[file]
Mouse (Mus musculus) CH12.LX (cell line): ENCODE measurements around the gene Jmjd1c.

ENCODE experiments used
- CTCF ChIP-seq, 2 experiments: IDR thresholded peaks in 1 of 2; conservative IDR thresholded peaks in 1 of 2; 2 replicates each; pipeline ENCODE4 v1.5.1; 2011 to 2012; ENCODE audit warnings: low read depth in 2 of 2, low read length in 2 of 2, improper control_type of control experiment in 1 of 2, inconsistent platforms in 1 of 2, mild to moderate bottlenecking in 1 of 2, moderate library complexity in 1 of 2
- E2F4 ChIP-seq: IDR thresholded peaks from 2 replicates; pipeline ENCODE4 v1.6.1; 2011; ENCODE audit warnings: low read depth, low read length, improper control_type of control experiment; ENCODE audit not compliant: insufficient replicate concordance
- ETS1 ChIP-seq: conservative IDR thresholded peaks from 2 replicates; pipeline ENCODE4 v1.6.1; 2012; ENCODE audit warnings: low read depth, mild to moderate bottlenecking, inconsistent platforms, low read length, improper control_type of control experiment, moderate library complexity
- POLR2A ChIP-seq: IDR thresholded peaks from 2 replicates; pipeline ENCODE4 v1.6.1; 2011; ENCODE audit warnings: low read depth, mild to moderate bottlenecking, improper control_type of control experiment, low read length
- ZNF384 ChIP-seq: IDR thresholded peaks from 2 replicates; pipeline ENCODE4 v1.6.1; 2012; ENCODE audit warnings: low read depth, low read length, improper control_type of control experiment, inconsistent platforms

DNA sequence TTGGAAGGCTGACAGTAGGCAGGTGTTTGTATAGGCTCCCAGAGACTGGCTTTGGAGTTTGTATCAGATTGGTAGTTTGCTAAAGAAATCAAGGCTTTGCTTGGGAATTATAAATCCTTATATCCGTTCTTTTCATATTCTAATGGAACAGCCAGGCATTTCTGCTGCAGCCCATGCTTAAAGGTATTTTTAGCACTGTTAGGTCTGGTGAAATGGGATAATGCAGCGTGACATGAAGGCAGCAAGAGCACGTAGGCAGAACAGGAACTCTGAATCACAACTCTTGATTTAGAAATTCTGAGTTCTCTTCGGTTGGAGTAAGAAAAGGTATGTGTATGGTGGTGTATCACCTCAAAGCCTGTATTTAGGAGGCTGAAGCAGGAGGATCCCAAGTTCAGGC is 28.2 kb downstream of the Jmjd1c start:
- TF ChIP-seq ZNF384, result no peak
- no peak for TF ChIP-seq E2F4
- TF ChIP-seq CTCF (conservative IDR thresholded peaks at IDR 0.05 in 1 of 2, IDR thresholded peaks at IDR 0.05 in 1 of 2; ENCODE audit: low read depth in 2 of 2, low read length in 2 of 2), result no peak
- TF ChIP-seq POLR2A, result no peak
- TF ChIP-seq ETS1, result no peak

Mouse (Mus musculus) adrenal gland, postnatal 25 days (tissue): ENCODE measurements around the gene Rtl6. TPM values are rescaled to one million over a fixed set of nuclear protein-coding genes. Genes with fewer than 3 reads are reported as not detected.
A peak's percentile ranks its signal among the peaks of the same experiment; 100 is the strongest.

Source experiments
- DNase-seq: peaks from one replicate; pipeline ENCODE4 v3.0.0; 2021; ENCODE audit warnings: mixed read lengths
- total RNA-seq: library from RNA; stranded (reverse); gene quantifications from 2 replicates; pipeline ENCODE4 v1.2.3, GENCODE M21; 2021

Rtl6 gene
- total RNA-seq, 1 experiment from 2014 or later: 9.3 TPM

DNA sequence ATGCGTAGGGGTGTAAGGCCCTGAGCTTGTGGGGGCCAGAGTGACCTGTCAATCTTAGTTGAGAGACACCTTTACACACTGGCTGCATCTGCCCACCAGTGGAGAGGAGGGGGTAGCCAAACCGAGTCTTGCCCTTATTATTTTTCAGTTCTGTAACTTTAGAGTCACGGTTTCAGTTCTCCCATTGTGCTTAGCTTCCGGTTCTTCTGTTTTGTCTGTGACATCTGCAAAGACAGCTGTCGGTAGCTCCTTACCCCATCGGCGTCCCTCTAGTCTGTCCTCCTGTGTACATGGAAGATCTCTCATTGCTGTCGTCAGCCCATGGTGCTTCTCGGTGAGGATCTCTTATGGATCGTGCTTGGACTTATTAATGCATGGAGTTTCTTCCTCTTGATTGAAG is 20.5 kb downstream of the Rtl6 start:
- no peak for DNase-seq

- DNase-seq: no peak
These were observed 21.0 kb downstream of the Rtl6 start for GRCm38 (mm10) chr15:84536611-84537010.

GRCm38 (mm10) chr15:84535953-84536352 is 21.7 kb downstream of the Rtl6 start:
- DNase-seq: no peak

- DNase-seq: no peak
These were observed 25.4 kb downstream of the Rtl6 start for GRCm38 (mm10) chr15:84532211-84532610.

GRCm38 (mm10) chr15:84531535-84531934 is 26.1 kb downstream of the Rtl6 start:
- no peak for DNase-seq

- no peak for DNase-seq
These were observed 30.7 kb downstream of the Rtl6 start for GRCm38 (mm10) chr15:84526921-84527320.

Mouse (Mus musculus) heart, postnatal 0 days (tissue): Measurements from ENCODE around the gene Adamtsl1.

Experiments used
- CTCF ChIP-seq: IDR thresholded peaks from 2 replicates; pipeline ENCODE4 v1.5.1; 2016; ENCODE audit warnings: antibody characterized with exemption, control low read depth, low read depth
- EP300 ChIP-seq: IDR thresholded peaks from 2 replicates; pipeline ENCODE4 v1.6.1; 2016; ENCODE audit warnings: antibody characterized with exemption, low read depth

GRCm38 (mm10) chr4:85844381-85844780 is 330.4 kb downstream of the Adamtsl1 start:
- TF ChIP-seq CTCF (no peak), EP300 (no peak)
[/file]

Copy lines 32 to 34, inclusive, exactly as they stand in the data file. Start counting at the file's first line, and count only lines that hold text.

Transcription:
These were observed 30.7 kb downstream of the Rtl6 start for GRCm38 (mm10) chr15:84526921-84527320.

Mouse (Mus musculus) heart, postnatal 0 days (tissue): Measurements from ENCODE around the gene Adamtsl1.

Experiments used